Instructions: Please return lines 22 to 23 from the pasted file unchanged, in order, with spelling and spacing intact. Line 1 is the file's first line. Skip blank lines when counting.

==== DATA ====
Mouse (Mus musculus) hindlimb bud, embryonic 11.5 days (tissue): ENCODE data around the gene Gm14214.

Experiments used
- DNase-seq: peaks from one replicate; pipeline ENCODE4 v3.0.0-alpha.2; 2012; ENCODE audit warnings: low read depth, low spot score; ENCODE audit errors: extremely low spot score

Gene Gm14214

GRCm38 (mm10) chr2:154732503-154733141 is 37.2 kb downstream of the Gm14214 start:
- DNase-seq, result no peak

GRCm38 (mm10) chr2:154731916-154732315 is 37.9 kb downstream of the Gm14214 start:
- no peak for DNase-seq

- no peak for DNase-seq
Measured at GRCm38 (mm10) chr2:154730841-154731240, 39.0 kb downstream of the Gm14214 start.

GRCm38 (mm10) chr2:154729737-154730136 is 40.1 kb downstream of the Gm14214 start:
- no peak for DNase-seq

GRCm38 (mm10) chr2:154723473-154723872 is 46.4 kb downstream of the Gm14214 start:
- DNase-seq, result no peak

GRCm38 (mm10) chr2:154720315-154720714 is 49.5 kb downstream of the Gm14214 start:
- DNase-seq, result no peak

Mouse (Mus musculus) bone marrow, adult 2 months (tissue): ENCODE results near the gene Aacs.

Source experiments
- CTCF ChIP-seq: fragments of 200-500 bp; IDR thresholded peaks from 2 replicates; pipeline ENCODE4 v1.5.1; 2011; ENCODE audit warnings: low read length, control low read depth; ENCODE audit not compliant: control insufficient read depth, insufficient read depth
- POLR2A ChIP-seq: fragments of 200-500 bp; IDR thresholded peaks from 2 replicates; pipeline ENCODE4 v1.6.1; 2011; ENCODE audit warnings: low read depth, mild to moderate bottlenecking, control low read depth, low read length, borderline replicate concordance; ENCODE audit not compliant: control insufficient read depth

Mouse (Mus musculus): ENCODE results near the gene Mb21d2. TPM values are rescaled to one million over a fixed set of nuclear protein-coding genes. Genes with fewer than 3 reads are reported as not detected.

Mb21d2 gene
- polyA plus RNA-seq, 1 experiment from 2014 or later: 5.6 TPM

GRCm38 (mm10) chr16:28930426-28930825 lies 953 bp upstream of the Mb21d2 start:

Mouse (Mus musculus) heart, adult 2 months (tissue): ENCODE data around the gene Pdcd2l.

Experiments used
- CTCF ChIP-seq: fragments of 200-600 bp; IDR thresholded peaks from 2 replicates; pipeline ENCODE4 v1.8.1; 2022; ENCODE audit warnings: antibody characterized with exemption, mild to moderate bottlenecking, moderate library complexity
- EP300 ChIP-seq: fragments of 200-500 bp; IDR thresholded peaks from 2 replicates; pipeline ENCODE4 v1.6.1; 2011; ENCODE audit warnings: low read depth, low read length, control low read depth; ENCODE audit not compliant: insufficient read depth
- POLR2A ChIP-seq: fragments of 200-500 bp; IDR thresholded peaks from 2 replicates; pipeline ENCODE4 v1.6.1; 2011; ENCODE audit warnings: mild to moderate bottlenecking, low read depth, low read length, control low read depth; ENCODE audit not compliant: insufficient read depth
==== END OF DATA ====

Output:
Mb21d2 gene
- polyA plus RNA-seq, 1 experiment from 2014 or later: 5.6 TPM